The Universe appears to be inexplicably lopsided
Dwarf galaxies cluster between larger ones in the Local Group and elsewhere, but we don’t know why
Our Local Group of galaxies is lopsided, and this has been worrying cosmologists. The group is made up of two large systems (Andromeda and our own Milky Way) and a host of smaller satellites, and it’s the latter that are the problem. Rather than being distributed randomly, it turns out they are much more likely to be in the region between the two biggest galaxies than anywhere else, and it isn’t immediately obvious why that should be the case.
The effect isn’t small. About 80 per cent of the satellite galaxies that orbit around Andromeda are on the side that faces us, and similar effects have been seen around other pairs of large galaxies observed by the Sloan Digital Sky Survey. This result inspired a team led by Marcel Pawlowski in Irvine, California, to investigate whether the same thing happens in large-scale simulations of the Universe. If differences were found, it would suggest that something is wrong with our picture of how cosmology has steered the evolution of the Universe over the last 13.8 billion years. The currently favoured ‘Lambda-CDM’ cosmology already has problems accounting for lots of small-scale features of the Universe, such as the number of satellite galaxies seen, so a new test would be very welcome.
The experiment is an easy one to imagine. All you have to do is take one simulation of the Universe, and count the small galaxies that appear around pairs of massive systems within it. The authors used a suite of different simulations, torn between picking one that includes the smallest galaxies and choosing one that covers a large enough volume of the Universe to make for a good test.
We know much more about these simulated Universe than the real one. It is, for example, possible in the simulation to identify with cast-iron confidence which galaxies really are satellites of any given pair, while observers looking at the real thing might be confused by background galaxies that just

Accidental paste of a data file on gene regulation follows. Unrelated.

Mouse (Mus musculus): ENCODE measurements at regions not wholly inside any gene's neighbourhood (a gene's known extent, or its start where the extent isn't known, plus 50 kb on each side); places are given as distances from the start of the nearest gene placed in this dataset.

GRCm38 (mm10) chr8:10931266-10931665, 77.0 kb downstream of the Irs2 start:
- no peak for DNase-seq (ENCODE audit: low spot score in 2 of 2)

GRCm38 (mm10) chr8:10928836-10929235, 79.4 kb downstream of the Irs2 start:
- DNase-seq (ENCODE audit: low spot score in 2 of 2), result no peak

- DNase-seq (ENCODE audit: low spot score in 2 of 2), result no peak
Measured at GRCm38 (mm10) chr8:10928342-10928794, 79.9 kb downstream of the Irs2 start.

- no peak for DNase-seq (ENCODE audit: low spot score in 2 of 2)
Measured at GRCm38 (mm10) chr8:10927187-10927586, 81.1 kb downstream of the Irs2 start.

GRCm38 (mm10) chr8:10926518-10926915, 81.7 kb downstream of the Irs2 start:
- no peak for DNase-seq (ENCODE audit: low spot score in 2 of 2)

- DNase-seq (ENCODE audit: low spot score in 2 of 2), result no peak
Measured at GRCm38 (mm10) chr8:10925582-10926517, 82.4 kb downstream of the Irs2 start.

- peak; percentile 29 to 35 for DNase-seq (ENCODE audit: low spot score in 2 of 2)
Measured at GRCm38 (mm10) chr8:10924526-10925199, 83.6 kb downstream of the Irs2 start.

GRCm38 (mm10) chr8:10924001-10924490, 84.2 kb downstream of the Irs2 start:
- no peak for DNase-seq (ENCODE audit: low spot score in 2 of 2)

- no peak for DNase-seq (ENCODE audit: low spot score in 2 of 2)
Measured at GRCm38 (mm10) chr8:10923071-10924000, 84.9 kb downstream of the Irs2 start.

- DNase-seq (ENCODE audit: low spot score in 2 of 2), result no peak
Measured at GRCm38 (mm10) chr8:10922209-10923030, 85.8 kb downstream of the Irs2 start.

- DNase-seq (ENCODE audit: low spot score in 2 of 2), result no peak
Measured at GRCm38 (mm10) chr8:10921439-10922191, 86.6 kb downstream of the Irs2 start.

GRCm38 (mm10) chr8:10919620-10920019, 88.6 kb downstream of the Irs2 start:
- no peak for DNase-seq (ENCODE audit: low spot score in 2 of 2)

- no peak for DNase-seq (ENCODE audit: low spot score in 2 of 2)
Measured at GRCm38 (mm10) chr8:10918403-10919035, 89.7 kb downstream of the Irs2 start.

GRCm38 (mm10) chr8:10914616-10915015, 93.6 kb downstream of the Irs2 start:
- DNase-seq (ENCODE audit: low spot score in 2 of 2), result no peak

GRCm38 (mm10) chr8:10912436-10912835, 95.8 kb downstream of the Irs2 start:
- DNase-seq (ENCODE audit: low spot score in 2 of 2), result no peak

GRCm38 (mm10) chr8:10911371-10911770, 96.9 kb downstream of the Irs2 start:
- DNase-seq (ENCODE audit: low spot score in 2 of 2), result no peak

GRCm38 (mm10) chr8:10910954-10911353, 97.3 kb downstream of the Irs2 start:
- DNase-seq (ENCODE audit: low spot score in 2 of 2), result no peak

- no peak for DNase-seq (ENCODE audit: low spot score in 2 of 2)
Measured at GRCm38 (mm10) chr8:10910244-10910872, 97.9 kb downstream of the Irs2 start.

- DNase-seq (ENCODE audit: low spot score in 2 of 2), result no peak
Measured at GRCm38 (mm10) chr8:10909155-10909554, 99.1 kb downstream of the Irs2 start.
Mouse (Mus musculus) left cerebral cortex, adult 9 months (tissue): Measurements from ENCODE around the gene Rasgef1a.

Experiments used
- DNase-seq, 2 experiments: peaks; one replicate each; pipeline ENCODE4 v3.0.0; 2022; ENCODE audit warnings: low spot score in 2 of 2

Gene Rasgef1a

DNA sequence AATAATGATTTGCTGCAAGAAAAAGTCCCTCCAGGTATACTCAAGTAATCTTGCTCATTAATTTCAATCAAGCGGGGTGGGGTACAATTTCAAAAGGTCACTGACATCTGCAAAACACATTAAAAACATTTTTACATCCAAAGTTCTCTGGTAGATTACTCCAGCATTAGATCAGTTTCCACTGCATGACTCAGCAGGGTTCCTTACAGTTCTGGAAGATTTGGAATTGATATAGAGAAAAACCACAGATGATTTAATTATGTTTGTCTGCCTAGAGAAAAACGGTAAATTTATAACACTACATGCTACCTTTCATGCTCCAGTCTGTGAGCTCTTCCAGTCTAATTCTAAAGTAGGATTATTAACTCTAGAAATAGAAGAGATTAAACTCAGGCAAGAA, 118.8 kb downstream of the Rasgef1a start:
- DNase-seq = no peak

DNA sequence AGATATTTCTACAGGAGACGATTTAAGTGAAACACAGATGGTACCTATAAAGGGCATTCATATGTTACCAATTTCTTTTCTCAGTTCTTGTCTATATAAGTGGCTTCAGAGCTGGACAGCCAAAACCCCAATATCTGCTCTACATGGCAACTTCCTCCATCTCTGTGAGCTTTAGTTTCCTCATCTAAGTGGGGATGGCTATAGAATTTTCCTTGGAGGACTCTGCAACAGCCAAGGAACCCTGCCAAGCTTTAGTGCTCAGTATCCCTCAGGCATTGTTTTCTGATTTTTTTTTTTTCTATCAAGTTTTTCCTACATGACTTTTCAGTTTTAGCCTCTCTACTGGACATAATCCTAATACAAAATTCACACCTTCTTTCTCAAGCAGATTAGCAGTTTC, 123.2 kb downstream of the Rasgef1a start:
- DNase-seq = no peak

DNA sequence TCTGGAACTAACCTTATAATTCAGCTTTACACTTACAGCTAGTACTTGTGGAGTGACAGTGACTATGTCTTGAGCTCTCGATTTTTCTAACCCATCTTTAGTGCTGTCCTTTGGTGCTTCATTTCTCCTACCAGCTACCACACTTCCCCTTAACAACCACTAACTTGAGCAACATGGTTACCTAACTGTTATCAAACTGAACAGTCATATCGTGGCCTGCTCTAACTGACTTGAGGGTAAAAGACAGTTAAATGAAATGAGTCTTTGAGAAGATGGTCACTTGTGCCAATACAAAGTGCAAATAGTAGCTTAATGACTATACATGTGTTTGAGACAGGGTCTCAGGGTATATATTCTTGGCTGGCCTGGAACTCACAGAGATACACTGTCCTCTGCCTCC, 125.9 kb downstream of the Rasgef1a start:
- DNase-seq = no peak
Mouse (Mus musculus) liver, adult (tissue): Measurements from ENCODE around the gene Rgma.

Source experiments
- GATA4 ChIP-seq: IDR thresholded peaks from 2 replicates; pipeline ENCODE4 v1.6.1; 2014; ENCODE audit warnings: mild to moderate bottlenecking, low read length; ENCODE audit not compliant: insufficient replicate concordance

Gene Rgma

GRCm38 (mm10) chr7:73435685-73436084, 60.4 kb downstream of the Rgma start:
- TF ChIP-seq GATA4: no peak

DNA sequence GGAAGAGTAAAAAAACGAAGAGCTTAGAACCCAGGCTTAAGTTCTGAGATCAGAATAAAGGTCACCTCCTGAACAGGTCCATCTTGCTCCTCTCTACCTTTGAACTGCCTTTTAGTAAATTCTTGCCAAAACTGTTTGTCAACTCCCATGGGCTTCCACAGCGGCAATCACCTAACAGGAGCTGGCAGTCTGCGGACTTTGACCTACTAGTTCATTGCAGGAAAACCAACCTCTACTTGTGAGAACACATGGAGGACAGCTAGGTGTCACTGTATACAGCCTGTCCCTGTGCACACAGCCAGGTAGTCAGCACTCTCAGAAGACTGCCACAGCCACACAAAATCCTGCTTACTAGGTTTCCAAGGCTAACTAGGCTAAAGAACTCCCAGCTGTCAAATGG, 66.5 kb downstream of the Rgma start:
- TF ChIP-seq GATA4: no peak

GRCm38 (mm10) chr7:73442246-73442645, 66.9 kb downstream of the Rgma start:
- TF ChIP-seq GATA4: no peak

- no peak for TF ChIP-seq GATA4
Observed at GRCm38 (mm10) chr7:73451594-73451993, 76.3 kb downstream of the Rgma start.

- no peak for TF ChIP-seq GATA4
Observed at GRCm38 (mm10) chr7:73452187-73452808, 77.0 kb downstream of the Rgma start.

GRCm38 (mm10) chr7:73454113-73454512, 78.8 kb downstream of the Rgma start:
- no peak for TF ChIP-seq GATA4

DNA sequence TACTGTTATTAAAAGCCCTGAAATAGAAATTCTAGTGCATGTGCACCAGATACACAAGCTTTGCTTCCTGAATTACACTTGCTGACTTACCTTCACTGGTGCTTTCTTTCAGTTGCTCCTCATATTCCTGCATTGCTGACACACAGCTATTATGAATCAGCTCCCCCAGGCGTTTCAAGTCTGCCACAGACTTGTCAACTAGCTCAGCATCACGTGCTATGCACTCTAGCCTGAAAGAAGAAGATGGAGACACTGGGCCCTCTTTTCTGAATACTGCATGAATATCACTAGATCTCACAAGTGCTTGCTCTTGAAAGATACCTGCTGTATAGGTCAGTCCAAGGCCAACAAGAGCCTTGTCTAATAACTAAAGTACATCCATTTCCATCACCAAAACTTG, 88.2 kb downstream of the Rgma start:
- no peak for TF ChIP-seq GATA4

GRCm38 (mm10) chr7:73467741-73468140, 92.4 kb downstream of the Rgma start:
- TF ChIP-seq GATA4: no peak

“About 80 per cent of the satellite galaxies that orbit around Andromeda are on the side that faces us”
happen to appear nearby. This problem is made worse because we only have estimated redshifts and hence distances for most of the smaller galaxies, but with some careful statistics the authors can make a sensible comparison.
When they do, it seems that in the simulations, just as in reality, the presence of a pair of big galaxies is associated with a lopsided distribution of smaller systems. The effect is seen in all but one simulation, and though that one is the most complex, including much more physics, it is also the smallest and so the absence of an effect is probably just coincidence. Cosmology passes the test, but we’re still left with a mystery.
Satellites are most likely to be found between two large galaxies, but the next most likely simulated position is on the far side of each of the pair of galaxies. It’s not at all clear why this is the case, or whether that effect holds in the real world. Plenty for both observers and theorists to get to grips with, therefore – even if cosmology passes the test this time.
Milky Way The Andromeda Galaxy (M31) The Milky Way and M31 are dominant galaxies in the Local Group; M33, the third largest, may be a satellite of M31 The Triangulum Galaxy (M33)
CHRIS LINTOTT is an astrophysicist and co-presenter of The Sky
at Night on BBC TV. He is also the director of the Zooniverse project.